States Help, Hurt When it Comes to Mortgages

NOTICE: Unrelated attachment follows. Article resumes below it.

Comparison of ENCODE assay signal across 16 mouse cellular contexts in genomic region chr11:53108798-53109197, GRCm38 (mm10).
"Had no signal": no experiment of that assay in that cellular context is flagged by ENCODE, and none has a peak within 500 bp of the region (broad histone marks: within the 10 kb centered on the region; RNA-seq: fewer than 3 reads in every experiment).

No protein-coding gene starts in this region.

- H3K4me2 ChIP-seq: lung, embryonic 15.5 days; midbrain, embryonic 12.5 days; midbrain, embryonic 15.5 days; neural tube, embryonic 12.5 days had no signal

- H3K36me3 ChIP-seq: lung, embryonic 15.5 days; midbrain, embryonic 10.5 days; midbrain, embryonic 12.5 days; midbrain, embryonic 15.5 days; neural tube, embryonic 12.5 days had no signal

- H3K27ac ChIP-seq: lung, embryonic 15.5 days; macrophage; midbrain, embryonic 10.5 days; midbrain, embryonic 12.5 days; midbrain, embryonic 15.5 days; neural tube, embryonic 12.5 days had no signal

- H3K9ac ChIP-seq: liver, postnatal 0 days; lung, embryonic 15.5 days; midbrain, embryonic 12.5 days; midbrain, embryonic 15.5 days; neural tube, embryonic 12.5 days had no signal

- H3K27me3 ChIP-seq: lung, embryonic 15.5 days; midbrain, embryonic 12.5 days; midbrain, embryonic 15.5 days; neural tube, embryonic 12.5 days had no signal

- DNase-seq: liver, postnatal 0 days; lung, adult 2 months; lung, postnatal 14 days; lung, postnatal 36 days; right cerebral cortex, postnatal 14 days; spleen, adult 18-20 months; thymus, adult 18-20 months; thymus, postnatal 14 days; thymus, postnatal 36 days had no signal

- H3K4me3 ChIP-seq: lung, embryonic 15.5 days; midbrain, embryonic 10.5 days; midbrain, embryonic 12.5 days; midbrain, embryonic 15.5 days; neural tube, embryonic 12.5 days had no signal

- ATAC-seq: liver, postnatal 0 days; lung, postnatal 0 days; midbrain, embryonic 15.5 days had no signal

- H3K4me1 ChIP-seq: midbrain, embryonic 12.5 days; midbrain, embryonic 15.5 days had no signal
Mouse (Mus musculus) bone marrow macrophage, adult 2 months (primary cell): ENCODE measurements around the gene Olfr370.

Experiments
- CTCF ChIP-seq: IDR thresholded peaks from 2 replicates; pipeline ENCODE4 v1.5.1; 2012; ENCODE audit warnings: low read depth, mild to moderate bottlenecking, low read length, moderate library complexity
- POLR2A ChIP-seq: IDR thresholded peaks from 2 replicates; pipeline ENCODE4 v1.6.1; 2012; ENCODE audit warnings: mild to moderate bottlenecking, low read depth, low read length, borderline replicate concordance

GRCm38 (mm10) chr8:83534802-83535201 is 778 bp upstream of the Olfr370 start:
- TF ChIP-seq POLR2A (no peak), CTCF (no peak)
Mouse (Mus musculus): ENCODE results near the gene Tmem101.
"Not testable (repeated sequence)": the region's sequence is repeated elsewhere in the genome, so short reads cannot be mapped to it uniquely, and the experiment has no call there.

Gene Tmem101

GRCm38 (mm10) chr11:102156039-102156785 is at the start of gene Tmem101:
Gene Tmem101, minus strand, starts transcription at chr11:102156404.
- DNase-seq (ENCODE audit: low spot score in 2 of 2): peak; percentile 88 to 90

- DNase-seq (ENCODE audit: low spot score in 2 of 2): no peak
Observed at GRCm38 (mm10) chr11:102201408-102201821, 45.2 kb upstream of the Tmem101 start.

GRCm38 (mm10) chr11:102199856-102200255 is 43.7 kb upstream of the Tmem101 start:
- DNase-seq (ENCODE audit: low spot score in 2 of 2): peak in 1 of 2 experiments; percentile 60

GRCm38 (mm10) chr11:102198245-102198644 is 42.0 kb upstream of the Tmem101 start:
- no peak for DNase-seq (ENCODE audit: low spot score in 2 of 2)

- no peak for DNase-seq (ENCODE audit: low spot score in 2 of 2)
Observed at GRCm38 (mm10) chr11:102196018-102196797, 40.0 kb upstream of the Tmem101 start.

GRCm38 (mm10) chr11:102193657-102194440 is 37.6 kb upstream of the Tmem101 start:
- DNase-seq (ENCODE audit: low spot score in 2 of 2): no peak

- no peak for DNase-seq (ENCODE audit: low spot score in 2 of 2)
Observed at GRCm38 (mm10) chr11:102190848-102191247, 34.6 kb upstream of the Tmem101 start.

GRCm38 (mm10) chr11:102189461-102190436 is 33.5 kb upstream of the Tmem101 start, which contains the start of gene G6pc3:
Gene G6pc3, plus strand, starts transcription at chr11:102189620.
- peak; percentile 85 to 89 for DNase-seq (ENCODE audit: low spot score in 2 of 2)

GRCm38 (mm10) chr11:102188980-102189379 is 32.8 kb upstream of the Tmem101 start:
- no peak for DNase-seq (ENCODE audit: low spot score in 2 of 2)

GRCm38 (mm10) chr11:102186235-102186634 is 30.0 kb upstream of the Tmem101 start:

State legislatures are stepping up their response to the nation's housing crisis, according to research released today by the Pew Center on the States -- but that response appears to be mixed in terms of its effectiveness and focus, according to a review of the study's findings by HousingWire. In terms of reforming lending practices, the Pew study found that between January and October 2008, eight states passed legislation tightening high-cost loan regulations since April, bringing the total number of states with predatory lending regulations to 32. Washington was the only state that had no previous restrictions against predatory lending to pass legislation; the other seven states -- Connecticut, Kentucky, Maine, Maryland, Minnesota, New York and Pennsylvania -- strengthened existing laws. Six states -- Connecticut, Illinois, Kentucky, Maryland, New York and Washington -- passed legislation requiring the lender to take into account the borrower's best interest when recommending a mortgage, such as verifying a borrower's ability to repay a loan. Today, 15 states have such laws. Prolonging the pain The Pew data, however, makes it clear that states are focusing their efforts much more towards the reactionary here; the number of states tweaking the foreclosure process in an effort to halt borrower defaults dwarfs any of the efforts this year to limit predatory lending practices. Through October, a whopping twenty-one states have adopted foreclosure intervention laws. Three states -- California, Michigan and New Jersey -- introduced loan modification programs; six states -- California, Connecticut, Illinois, Maryland, Michigan and Washington -- created refinance programs; and 17 states enacted legislation against mortgage fraud or rescue scams. In all, 34 states now have foreclosure intervention laws, Pew said. Nine states -- California, Colorado, Connecticut, Maryland, Massachusetts, New York, North Carolina, Pennsylvania and Virginia -- have either instituted a moratorium on foreclosures or increased the number of days before a notice of default must be issued to a borrower. Consumer advocates argue that such delays can help borrowers find solutions; critics have argued such delays merely stall a foreclosure that was going to take place anyway. It’s worth considering the case of Massachusetts: initial foreclosure filings in the state soared 465 percent between August to September, after being much lower than normal in June, July and August. That temporary lull happened after a new law took effect in May requiring lenders to give homeowners a 90-day right to cure notice before initiating foreclosure. A similar trend now appears to be playing out in California, as well. "Several states, including, Illinois, Maryland and Ohio, have been aggressive in their efforts to help homeowners plagued by foreclosures," said Kil Huh, a project director with the Pew Center on the States who led the research. "As the economic challenges from the housing crisis continue to play out in communities across the country, our research shows that states are looking to each other for a way out of this debacle." Drawing the wrong conclusions Here's the thing that is undisputed: nobody wants to see a foreclosure. But it's applying that sentiment that has become problematic in the current crisis -- just how far are we willing to go to extend that sort of logic? After all, a good number of borrowers speculated on home price appreciation in recent years, and still others committed outright fraud in order to obtain loans, as unpopular as it may be to suggest that now. Do we simply forgive their bad actions, arguing that their actions were the fault of a system that enabled it? Or do we focus on reforming the system instead? Or both? Do we allow those who made bad choices to suffer the unfortunate consequences of their decisions? Or do we believe that their choices were not their own? Answers to these questions aren't easy to reach consensus on, as the current crisis has clearly shown. But it's important to understand the answers any particular organization has selected to these sort of questions when reading their interpretation of any data. And at Pew, it's clear what lens they've selected. "Homeowners and communities reeling from historically high rates of foreclosure need assistance," said Susan Urahn, managing director of the Pew Center on the States. "States are taking steps in the right direction -- but they can't go it alone. They need the federal government to do more to build on state efforts to help homeowners keep their homes and prevent more troubling loans from being made." The idea that federal legislators need to "do more" has long been a rallying cry of various consumer advocacy groups, even before the current crisis took shape. But there are valid reasons people lose their homes, too. It's the often unfortunate other half of the coin in the business of secured lending: the security pledged by borrowers is pledged in exchange for a promise to perform as agreed. In secured lending, the collateral is what matters -- its value, as well as the ability to seize it should doing so become needed to protect a creditor's interest. Which means that the business of servicing a loan isn't always pretty. In fact, it means that servicing can often pit a creditor directly against a borrower -- who would, all else being equal, prefer not to lose whatever collateral they had pledged -- but it's nonetheless also the function that separates home lending from a credit card or other unsecured consumer loan. Think of the current mortgage market like you might think of an episode of food poisoning: the lending process put the toxic food into the belly of the American consumer. A decision to forestall the exit of that toxic material, on the logic that all food is nourishment for the body, will likely end up doing much more harm than good, and could go so far as to kill the already sick patient. But that's what we're now seeing take place; toxic loans put into the system, and the idea that home ownership represents "the American Dream," to be preserved at any cost. By lumping much-needed lending reform together with foreclosure prevention efforts, the researchers at Pew are confusing the decision to make the loans with the actions that are really needed to help the system recover. It's the functional equivalent of indicting a person's gut for reacting to a restaurant's decision to plate moldy food, and the consumer's decision to ingest it. Write to Paul Jackson at firstname.lastname@example.org.